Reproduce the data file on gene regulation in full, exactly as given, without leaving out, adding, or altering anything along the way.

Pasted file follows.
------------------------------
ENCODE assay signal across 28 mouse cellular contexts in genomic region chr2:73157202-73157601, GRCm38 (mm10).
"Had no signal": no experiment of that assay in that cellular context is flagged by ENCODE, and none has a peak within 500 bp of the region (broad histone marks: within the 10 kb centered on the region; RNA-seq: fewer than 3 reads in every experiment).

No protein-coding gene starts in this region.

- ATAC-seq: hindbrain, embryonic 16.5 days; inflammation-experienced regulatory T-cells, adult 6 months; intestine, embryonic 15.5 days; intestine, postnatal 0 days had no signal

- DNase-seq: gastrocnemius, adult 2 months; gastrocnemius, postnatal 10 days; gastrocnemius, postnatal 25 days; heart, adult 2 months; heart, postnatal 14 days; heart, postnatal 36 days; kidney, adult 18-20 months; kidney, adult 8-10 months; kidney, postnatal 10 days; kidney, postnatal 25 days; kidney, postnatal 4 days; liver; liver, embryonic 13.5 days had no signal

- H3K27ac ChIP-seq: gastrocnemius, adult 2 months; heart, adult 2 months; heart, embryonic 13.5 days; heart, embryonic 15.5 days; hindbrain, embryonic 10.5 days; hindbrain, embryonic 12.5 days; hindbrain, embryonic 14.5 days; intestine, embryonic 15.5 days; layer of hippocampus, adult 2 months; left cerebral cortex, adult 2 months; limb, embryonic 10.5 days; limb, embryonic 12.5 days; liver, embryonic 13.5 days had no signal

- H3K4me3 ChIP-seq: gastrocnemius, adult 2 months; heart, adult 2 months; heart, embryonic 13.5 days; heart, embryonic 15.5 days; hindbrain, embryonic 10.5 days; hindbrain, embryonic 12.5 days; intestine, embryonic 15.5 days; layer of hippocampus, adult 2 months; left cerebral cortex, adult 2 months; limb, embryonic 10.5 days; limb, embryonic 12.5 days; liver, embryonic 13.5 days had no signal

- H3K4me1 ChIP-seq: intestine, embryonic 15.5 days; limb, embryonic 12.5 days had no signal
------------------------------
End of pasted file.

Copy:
ENCODE assay signal across 28 mouse cellular contexts in genomic region chr2:73157202-73157601, GRCm38 (mm10).
"Had no signal": no experiment of that assay in that cellular context is flagged by ENCODE, and none has a peak within 500 bp of the region (broad histone marks: within the 10 kb centered on the region; RNA-seq: fewer than 3 reads in every experiment).

No protein-coding gene starts in this region.

- ATAC-seq: hindbrain, embryonic 16.5 days; inflammation-experienced regulatory T-cells, adult 6 months; intestine, embryonic 15.5 days; intestine, postnatal 0 days had no signal

- DNase-seq: gastrocnemius, adult 2 months; gastrocnemius, postnatal 10 days; gastrocnemius, postnatal 25 days; heart, adult 2 months; heart, postnatal 14 days; heart, postnatal 36 days; kidney, adult 18-20 months; kidney, adult 8-10 months; kidney, postnatal 10 days; kidney, postnatal 25 days; kidney, postnatal 4 days; liver; liver, embryonic 13.5 days had no signal

- H3K27ac ChIP-seq: gastrocnemius, adult 2 months; heart, adult 2 months; heart, embryonic 13.5 days; heart, embryonic 15.5 days; hindbrain, embryonic 10.5 days; hindbrain, embryonic 12.5 days; hindbrain, embryonic 14.5 days; intestine, embryonic 15.5 days; layer of hippocampus, adult 2 months; left cerebral cortex, adult 2 months; limb, embryonic 10.5 days; limb, embryonic 12.5 days; liver, embryonic 13.5 days had no signal

- H3K4me3 ChIP-seq: gastrocnemius, adult 2 months; heart, adult 2 months; heart, embryonic 13.5 days; heart, embryonic 15.5 days; hindbrain, embryonic 10.5 days; hindbrain, embryonic 12.5 days; intestine, embryonic 15.5 days; layer of hippocampus, adult 2 months; left cerebral cortex, adult 2 months; limb, embryonic 10.5 days; limb, embryonic 12.5 days; liver, embryonic 13.5 days had no signal

- H3K4me1 ChIP-seq: intestine, embryonic 15.5 days; limb, embryonic 12.5 days had no signal